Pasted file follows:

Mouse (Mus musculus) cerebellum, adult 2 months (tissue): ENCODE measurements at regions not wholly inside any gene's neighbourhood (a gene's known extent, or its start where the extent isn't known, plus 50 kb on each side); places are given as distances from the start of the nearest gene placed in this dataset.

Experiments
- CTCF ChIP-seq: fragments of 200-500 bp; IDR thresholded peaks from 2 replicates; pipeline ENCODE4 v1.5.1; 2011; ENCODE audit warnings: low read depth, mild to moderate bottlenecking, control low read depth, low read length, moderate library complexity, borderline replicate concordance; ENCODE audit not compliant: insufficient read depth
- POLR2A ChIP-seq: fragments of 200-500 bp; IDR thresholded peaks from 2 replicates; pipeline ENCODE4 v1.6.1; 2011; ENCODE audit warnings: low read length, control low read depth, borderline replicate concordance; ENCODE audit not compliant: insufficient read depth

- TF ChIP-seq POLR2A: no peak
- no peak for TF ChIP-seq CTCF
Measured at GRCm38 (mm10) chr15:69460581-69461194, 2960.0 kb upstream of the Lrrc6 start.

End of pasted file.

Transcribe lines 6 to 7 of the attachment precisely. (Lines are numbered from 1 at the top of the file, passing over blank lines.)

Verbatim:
- no peak for TF ChIP-seq CTCF
Measured at GRCm38 (mm10) chr15:69460581-69461194, 2960.0 kb upstream of the Lrrc6 start.